That's kind of the point. You're able to make estimates of efficiency without actually running the usability studies, based purely upon the mathematical relationship of the distance and target size in two interactions.
I'm going to have to go out on a limb and say that you can't really support you claim that Fitts' law has "other formulations". Because, well, it doesn't. Fitts' law is an equation, that's well defined.
It's really not, because I'm always going to be able to do it in fewer clicks my way.First of all, you don't know where in the filesystem I am navigating from or to, so it's ridiculous to make claims about how many clicks you can use to get there.
It does for me. Maybe you have that feature turned off for some reason.Secondly, I already explained that in Windows 7 (which I am using), the sidebar file tree does not automatically navigate to the current location
I think there's an option in the browser to automatically navigate to the current location, and I had thought it was on by default.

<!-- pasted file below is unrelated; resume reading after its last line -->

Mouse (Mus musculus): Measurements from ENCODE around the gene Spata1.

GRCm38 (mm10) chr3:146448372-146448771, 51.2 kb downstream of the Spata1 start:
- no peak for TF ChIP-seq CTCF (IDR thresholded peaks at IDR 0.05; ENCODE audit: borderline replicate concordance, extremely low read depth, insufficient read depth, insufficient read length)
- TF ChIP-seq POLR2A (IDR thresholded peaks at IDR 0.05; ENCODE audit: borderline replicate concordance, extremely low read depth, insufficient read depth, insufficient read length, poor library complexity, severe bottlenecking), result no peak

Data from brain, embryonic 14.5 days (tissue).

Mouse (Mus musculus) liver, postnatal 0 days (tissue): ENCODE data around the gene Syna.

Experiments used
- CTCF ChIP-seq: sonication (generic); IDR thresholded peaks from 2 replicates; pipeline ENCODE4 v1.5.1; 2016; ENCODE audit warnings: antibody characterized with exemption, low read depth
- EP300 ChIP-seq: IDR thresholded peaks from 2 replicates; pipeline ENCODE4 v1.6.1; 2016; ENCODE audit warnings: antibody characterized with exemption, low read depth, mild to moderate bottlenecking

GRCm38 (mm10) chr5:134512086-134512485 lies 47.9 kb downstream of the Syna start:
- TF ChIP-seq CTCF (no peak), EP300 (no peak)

No, I know how my UI works, and it's Windows 7.. and I know what you're trying to do based on your description, and it's obvious that I can do it in fewer clicks compared to your desired ability of being able to open windows displaying exactly what you're already looking at.So you're trying to argue, based on no knowledge of what I'm doing and ignoring how my UI works, that you can do what I need to do with fewer clicks. Patently ridiculous.
Again, shake your fist at the notion of a hierarchical tree display of a file system all you want. Most people don't find navigating a tree difficult at all.No, it's easier to navigate relative to my current location, instead of having to start navigating from scratch using a one-inch-wide file tree in the margins of my current window.
No, it's more clicks. It's not quicker.I did count those user interactions. It's still quicker for me to open a new window and navigate from there.
This isn't a matter of opinion. This is simply counting clicks.